Tips: instead of two slices of pepperoni pizza and an eight oz. Coca-Cola, which equals 14 grams of fat, 780 calories, 753 mg of sodium, and 75 mg of cholesterol, choose a roasted turkey sandwich on wheat bread with two teaspoons of light mayo, lettuce & tomato, along with a low calorie iced tea and one apple, equaling three grams of fat, 580 calories, 440 mg of sodium, and 28 mg of cholesterol.
Next, Ms. Everett reviewed some important facts about kidney disease and some essential dietary recommendations for people with lupus. Lupus nephritis is a form of kidney disease that affects people with lupus. Lupus nephritis is inflammation of the kidneys in which tiny filters in the kidneys are damaged, resulting in a loss of kidney function. Retention of fluids causes weight gain and swelling and puffiness in the legs, ankles, and/or fingers. Lupus nephritis may be treated with corticosteroids or immunosuppressive agents.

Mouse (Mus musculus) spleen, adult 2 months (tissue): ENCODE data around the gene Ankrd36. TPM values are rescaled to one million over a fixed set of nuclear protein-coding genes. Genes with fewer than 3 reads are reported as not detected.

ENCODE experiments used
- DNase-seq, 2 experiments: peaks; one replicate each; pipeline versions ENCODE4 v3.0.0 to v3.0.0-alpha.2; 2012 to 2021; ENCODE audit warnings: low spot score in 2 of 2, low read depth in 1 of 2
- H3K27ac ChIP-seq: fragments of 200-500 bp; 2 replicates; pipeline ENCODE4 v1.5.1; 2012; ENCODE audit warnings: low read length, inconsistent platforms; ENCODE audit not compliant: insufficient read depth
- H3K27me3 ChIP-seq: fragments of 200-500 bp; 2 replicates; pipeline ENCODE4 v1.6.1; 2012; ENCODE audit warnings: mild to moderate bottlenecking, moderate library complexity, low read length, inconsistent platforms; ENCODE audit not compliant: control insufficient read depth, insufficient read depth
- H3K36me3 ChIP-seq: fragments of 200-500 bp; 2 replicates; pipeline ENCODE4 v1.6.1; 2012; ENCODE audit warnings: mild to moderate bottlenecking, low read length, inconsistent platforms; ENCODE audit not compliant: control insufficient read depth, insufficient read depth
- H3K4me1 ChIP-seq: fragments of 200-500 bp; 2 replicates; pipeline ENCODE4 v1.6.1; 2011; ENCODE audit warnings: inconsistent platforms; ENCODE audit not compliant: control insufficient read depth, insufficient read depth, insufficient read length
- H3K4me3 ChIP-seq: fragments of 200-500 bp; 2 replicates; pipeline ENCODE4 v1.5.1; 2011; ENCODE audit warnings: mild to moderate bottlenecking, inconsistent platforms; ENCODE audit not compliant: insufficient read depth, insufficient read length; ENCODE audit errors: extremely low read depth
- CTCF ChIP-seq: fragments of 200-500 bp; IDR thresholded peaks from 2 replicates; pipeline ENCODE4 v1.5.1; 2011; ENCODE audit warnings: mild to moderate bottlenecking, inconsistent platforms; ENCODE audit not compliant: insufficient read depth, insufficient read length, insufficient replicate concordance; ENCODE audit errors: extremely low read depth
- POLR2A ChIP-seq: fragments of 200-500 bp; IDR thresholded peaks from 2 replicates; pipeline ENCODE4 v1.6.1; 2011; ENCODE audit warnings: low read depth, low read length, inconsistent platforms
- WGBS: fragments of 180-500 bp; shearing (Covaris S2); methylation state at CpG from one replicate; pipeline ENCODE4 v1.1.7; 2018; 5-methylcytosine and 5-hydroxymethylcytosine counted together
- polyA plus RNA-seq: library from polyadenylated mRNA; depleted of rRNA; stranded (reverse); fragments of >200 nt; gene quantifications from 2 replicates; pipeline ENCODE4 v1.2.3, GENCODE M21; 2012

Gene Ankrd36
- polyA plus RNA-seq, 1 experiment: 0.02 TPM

The dietary recommendations are very similar to those suggested for heart disease. Ms. Everett highlighted that patients should follow a heart healthy diet by keeping salt intake low and, depending on your blood work, cutting back on protein foods and avoid high potassium foods. This is very important to check with your doctor.